House hunting can be a fun, yet frustrating experience. While it’s exciting to look for a home of your own, you also have to recognize that sellers are trying to put their homes in the best possible light. By recognizing common phrases, you’ll be better equipped to know which homes should be avoided altogether.
“Pride of Ownership Shows”
At first glance, this phrase implies that the owners have taken good care of the property. However, in most cases, it also means little, if anything, has been updated. You can look forward to decades-old tiling, antique appliances, and more than a few rooms that need a remodel.
“In One of the Hottest Neighborhoods”
If you see a descriptive phrase that uses words like “hot” or “up and coming,” be aware that you’re expectations may fall short of the reality. Often, sellers will use these terms to describe neighborhoods that are expected to take a good turn and attract developers. Typically, these neighborhoods will lack nearby amenities and may only show the promise of improvement.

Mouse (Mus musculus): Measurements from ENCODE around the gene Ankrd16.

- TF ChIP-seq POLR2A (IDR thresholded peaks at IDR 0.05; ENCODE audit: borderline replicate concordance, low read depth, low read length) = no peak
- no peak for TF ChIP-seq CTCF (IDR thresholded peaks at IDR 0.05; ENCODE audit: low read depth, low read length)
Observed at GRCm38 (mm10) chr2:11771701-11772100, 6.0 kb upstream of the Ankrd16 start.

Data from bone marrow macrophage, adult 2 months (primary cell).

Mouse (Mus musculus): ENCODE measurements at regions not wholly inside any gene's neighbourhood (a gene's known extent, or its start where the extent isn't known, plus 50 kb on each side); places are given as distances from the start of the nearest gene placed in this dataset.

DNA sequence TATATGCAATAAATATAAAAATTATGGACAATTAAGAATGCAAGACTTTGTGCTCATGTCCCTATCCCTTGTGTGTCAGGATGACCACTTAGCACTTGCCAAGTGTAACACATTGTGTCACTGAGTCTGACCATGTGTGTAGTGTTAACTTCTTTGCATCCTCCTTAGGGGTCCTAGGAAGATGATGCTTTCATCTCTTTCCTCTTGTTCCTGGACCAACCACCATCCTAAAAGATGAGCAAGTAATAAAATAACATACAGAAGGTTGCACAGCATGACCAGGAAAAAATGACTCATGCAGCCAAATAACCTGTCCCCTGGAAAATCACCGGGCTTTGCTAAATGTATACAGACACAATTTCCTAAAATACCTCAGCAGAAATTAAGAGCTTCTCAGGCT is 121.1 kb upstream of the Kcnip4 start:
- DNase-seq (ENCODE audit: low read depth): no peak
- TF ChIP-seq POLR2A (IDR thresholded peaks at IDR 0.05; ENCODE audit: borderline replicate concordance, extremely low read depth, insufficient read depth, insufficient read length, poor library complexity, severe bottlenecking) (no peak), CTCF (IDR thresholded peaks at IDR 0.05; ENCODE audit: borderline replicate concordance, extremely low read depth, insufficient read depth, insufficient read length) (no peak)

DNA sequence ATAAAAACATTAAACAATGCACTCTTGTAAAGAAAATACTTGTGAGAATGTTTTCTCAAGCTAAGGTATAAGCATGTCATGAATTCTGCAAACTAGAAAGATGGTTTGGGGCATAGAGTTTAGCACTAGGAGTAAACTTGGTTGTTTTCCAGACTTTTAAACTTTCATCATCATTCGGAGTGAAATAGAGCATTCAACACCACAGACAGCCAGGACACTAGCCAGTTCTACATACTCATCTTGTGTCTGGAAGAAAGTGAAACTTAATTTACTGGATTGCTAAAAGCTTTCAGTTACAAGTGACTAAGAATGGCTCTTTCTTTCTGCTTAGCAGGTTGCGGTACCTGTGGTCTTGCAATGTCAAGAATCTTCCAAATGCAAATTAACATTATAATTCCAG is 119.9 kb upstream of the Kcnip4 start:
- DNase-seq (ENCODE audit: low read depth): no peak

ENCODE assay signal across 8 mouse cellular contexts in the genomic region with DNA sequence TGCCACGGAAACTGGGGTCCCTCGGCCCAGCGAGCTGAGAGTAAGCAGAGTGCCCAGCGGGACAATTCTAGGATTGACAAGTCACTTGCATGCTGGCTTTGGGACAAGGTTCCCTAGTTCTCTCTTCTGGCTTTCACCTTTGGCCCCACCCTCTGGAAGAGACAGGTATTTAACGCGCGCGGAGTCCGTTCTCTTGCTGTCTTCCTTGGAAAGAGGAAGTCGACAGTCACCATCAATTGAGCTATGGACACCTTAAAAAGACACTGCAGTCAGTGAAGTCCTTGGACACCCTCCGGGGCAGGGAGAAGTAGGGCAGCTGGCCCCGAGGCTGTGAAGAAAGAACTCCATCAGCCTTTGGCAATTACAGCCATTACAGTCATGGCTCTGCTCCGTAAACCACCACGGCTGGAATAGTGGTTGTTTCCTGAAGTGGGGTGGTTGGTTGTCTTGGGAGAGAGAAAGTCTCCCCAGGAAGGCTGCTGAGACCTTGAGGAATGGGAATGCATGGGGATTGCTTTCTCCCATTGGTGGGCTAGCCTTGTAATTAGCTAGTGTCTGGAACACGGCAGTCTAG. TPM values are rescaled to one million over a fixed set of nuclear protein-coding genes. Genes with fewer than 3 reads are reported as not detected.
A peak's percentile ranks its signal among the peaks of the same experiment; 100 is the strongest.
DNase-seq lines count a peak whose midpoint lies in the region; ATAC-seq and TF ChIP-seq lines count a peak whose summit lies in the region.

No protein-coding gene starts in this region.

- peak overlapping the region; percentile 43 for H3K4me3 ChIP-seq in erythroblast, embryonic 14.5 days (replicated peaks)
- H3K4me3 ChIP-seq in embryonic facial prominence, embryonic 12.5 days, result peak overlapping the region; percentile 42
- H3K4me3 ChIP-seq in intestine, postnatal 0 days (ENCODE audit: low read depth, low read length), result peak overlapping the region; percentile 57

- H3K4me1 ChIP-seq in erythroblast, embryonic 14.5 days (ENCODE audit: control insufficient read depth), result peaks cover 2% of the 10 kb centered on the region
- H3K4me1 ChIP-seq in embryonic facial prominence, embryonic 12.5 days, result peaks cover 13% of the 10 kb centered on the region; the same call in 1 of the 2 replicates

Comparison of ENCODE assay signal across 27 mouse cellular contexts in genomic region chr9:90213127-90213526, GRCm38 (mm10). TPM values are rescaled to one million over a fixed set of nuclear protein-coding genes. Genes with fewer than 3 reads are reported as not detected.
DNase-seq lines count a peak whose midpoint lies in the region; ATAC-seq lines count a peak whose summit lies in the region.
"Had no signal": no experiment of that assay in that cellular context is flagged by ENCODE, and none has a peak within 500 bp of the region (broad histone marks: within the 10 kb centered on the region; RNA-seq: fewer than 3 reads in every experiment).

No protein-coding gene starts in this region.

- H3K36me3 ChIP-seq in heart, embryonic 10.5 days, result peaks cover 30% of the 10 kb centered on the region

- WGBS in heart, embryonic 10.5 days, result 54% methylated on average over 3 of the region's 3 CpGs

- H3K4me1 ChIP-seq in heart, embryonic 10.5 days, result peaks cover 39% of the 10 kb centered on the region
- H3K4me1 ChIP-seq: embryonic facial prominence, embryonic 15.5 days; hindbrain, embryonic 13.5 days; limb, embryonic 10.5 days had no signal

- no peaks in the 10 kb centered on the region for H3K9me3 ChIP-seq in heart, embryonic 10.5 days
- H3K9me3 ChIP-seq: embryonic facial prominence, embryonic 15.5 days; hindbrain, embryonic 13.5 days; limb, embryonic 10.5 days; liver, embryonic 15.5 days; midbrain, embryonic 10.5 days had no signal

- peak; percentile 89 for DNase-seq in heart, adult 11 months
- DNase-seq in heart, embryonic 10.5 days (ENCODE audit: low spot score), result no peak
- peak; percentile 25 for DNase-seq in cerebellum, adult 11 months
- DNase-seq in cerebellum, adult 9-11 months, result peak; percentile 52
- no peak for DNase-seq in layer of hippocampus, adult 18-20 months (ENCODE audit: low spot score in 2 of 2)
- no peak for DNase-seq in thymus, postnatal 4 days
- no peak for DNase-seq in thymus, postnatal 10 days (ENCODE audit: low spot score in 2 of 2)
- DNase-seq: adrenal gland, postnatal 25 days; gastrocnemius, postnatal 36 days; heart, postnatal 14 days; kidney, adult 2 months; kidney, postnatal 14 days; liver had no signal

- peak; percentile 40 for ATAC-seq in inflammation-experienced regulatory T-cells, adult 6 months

Even if you are an investor, you might want to stay away from properties with this as a headline. It indicates a property in distress most of the time and suggests you will need to make several updates just to make the property welcoming. If you’re looking for a home, this may not be the best choice for you.
“Offered as Is”
This is another one that would be best avoided. Often, “as is” suggests the owner knows there’s a great deal wrong with the property and he’s hoping to pass his problems onto an ambitious buyer. By the time the needed repairs are complete, you may have spent more money than the home is actually worth.
Think condo, but smaller. If you’re on the market for a single-family home, you’re probably looking for something roomy and something with potential for expansion. You’ll find neither in homes that are marketed with this phrase. These are typically very small homes that won’t suit your needs.